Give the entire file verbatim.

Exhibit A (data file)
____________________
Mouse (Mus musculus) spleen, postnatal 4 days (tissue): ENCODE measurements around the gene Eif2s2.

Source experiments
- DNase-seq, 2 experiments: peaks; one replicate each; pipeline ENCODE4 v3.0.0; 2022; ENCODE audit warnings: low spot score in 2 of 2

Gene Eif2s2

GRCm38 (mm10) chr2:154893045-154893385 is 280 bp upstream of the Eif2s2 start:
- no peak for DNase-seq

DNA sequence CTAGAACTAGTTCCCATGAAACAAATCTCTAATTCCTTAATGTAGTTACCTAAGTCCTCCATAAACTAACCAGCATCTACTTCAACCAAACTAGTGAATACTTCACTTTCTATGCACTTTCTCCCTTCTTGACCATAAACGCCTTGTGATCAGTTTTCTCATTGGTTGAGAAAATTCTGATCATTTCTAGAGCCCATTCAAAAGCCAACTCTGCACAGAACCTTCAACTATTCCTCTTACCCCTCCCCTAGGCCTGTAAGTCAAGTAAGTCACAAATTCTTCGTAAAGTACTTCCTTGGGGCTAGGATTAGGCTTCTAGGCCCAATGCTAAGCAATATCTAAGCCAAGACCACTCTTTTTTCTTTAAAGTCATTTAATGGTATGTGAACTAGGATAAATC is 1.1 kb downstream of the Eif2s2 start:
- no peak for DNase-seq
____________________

Mouse (Mus musculus) spleen, postnatal 4 days (tissue): ENCODE measurements around the gene Eif2s2.

Source experiments
- DNase-seq, 2 experiments: peaks; one replicate each; pipeline ENCODE4 v3.0.0; 2022; ENCODE audit warnings: low spot score in 2 of 2

Gene Eif2s2

GRCm38 (mm10) chr2:154893045-154893385 is 280 bp upstream of the Eif2s2 start:
- no peak for DNase-seq

DNA sequence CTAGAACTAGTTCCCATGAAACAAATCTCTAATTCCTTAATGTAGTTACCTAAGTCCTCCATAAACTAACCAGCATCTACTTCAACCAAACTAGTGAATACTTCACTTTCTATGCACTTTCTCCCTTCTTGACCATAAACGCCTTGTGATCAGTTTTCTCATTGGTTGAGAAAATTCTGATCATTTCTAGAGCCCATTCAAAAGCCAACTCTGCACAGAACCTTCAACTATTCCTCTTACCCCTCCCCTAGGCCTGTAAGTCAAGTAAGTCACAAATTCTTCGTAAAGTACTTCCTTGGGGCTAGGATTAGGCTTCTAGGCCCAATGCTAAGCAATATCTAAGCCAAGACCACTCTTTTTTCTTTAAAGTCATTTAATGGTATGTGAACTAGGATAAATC is 1.1 kb downstream of the Eif2s2 start:
- no peak for DNase-seq